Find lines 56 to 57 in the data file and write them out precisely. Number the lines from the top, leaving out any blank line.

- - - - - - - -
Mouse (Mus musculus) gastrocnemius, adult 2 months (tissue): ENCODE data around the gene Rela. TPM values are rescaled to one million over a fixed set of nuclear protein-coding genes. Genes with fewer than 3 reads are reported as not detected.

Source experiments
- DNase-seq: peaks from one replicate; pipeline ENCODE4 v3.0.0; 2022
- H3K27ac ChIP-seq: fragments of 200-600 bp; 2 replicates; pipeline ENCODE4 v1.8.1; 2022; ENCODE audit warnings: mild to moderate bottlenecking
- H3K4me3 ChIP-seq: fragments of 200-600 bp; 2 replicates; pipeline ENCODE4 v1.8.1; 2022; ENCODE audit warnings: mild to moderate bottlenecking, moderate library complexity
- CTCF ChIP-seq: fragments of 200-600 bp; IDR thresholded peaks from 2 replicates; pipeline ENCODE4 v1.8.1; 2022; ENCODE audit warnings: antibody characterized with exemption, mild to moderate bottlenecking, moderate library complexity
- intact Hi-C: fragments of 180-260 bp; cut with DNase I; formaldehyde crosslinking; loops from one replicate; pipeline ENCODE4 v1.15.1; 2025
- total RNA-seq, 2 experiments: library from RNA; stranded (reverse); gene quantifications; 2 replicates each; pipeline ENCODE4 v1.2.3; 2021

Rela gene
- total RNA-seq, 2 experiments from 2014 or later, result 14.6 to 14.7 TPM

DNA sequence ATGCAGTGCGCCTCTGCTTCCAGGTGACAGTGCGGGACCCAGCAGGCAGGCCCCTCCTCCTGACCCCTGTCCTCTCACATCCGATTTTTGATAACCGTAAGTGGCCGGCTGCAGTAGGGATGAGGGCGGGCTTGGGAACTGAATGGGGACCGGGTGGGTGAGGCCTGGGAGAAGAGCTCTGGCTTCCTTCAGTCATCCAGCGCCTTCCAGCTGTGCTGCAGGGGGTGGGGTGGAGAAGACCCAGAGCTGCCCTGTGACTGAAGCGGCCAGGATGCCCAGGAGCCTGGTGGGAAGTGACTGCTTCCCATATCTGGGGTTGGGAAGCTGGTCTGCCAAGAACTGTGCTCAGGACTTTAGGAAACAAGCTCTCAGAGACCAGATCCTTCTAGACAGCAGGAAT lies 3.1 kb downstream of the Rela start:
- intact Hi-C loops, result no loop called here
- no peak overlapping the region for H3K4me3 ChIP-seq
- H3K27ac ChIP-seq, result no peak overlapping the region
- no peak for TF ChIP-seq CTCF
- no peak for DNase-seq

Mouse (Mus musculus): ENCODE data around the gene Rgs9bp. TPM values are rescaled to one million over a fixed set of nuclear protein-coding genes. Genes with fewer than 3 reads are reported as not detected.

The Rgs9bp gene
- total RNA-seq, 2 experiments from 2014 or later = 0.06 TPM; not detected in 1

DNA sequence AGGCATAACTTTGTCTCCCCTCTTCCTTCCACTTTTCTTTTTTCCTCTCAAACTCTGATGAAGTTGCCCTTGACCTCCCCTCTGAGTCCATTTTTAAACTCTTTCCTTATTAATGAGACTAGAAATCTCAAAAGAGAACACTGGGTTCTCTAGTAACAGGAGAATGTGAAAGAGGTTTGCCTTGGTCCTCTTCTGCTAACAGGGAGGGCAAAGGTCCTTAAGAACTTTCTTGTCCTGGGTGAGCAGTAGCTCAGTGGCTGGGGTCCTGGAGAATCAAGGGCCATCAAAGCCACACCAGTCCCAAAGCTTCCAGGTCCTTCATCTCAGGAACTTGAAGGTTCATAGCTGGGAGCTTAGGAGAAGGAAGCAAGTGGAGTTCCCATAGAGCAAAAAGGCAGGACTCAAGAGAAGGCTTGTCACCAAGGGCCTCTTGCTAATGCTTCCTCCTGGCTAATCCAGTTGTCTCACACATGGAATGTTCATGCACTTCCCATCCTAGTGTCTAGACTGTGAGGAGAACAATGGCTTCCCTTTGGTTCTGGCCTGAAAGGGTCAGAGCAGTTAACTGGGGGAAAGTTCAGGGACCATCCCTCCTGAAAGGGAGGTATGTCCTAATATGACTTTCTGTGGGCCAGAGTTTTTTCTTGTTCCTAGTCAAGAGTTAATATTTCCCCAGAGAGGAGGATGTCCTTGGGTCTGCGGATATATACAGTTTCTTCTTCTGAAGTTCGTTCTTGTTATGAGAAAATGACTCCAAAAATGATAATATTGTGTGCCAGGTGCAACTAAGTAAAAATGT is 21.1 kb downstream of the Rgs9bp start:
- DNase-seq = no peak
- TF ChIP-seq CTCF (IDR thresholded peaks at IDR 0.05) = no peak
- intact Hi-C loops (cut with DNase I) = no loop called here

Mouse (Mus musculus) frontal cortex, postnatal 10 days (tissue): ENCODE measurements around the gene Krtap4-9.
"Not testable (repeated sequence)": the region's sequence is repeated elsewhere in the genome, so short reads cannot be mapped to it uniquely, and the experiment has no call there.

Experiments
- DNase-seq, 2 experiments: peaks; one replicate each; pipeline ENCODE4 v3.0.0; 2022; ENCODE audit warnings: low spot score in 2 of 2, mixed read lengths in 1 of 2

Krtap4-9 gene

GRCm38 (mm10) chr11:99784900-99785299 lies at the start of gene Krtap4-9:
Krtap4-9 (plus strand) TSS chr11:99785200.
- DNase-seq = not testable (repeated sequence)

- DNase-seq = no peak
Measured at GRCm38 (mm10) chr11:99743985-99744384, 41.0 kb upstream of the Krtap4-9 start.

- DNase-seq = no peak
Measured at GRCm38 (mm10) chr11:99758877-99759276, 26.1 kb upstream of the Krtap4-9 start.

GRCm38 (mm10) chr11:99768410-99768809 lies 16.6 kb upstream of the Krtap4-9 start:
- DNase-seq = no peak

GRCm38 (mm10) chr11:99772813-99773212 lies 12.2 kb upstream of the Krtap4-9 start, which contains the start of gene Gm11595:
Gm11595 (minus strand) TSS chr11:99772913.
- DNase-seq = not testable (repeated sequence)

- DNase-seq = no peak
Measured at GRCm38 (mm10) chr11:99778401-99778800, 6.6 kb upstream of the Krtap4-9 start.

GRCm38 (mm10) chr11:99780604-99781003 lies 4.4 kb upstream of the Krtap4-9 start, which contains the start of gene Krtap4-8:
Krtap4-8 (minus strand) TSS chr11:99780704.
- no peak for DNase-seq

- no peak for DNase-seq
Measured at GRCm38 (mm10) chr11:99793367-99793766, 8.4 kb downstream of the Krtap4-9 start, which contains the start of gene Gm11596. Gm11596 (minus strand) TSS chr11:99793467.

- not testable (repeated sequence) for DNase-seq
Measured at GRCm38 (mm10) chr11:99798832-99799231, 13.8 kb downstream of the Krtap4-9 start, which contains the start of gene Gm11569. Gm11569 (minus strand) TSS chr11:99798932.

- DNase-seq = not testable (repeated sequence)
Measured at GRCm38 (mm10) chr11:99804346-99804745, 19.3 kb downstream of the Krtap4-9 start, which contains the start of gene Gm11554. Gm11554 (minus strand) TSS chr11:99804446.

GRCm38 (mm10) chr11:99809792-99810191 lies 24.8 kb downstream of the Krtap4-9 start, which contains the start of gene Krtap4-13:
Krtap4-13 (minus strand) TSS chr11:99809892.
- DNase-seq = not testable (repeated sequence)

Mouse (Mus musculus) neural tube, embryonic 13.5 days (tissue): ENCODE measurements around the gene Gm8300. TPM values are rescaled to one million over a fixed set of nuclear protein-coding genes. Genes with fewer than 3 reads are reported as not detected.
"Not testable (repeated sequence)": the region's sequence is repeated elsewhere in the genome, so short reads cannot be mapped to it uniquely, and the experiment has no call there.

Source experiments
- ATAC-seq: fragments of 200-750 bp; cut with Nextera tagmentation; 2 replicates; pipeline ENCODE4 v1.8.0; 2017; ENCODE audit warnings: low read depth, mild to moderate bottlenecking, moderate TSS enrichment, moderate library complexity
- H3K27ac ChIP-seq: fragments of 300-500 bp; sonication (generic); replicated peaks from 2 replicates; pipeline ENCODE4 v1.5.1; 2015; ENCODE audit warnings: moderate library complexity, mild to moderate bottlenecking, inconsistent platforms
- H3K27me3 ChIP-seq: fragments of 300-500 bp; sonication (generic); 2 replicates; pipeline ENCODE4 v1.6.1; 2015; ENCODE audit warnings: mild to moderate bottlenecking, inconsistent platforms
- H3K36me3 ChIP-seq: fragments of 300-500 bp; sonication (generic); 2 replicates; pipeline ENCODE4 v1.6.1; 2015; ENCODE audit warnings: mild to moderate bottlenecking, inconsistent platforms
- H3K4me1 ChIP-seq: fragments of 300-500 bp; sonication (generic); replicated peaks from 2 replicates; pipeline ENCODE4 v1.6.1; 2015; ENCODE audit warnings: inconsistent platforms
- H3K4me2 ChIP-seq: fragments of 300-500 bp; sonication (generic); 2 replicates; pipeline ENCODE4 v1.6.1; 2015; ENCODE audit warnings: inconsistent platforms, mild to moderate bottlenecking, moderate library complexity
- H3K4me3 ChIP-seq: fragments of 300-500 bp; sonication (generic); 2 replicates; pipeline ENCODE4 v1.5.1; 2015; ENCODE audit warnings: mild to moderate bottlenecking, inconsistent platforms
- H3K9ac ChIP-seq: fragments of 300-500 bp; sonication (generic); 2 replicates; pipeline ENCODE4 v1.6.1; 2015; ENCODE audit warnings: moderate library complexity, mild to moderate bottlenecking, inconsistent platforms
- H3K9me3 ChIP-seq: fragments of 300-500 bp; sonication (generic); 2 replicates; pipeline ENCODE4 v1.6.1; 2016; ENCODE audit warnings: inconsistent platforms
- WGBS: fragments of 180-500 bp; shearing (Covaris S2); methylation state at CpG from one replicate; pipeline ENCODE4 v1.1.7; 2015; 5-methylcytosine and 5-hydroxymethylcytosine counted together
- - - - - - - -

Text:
"Not testable (repeated sequence)": the region's sequence is repeated elsewhere in the genome, so short reads cannot be mapped to it uniquely, and the experiment has no call there.

Source experiments